#Drought news: #Colorado D0 area = ~49.55%, D1 = ~6.68%

Colorado Drought Monitor September 10, 2019.

From the Cañon City Daily Record (Chris Bianchi):

Approximately half of Colorado is now considered to be abnormally dry by the United States Drought Monitor, based on Thursday’s update. Nearly 7% of the state is officially in a drought…

Not surprisingly, the part of Colorado that is officially considered to be in a drought is the southwest corner (the tan shading in the map above). An extremely dry monsoon season is largely to blame for the drought in southwest Colorado and throughout much of the desert Southwest. Southern and western Colorado receive much of their summer precipitation from the monsoon…

While Denver experienced a roughly average summer’s worth of rainfall, August finished considerably drier than average. That said, the Front Range’s immediate drought concerns are fairly insignificant, for now.

From the Kiowa County Press (Chris Sorensen):

While Colorado enjoyed an unprecedented eight weeks completely free from drought and abnormally dry conditions, hot and dry late summer weather is quickly reversing the drought map as changes that began in August continue.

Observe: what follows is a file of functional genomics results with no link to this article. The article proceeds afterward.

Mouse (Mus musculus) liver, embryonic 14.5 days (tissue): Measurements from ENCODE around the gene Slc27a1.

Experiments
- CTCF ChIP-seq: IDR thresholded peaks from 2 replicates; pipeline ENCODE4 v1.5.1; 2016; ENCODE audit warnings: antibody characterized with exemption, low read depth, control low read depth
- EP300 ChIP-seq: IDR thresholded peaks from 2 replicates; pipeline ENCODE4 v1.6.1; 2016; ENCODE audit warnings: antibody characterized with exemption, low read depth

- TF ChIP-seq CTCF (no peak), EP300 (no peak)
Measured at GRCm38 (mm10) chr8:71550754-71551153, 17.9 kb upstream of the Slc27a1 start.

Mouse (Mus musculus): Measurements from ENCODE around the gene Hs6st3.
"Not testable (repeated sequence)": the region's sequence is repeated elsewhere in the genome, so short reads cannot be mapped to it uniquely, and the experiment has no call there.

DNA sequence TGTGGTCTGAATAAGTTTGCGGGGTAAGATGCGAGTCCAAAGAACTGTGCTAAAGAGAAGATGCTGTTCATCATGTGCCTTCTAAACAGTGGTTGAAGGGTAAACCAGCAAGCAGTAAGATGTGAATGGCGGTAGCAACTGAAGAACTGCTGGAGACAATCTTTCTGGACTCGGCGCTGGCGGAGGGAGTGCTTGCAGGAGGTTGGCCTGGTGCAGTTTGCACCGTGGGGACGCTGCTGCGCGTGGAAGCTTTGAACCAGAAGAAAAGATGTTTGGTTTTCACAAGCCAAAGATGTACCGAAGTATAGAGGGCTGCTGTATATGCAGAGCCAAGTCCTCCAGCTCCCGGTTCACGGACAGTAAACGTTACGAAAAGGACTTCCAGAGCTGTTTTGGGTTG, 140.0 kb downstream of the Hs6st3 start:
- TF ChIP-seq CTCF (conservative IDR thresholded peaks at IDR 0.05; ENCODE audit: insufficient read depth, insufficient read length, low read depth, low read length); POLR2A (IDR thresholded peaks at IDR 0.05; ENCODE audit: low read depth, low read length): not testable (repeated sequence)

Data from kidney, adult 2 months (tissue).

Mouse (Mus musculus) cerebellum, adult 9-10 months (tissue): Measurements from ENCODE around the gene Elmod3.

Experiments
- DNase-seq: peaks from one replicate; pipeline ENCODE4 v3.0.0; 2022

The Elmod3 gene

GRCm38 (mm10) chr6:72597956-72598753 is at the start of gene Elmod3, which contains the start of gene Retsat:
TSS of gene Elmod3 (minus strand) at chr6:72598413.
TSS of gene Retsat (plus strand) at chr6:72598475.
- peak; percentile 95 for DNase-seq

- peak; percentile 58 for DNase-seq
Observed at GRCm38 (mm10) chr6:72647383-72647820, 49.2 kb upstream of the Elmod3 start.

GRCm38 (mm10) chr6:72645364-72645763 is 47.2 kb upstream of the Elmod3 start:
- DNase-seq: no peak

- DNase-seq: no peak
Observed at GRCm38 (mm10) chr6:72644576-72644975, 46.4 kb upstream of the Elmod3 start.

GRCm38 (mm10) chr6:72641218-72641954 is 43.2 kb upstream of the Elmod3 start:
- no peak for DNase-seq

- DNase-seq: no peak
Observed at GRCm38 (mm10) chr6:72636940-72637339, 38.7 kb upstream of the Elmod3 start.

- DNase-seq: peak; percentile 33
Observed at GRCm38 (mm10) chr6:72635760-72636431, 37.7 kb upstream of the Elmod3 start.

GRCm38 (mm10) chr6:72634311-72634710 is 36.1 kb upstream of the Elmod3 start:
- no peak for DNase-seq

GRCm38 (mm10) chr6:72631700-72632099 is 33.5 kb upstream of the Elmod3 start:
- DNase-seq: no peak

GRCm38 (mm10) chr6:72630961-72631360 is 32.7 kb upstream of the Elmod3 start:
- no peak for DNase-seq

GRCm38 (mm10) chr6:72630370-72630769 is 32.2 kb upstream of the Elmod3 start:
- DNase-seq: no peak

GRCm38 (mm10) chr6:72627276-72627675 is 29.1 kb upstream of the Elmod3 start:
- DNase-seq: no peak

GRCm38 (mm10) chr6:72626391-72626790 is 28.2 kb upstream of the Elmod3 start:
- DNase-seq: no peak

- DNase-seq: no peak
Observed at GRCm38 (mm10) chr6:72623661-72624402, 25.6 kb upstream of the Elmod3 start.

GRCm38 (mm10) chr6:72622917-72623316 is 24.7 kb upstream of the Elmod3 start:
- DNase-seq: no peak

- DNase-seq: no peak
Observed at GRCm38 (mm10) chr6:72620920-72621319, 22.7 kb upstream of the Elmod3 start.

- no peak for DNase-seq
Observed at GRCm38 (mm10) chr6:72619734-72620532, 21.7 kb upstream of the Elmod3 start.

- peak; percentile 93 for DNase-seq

Abnormally dry areas expanded in northwest Colorado last week and grew further into west central counties in the latest report from the National Drought Mitigation Center. Southeast Colorado also saw an increase in abnormally dry conditions, particularly for Las Animas and Otero counties, along with smaller portions of Bent and Crowley counties…

All of Montezuma, La Plata, San Juan and Dolores counties are in moderate drought. Western Archuleta and Hinsdale, southern Ouray and Montrose counties, and eastern San Miguel County were also touched by the expansion of moderate conditions.

Severe drought remains just outside Colorado’s southwest border in New Mexico.

Governor Polis Announces New State Park

Fishers Peak. By Michelle Goodall from Trinidad, USA – Fishers peakUploaded by xnatedawgx, CC BY-SA 2.0, https://commons.wikimedia.org/w/index.php?curid=14915627

Here’s the release from Governor Polis’ office: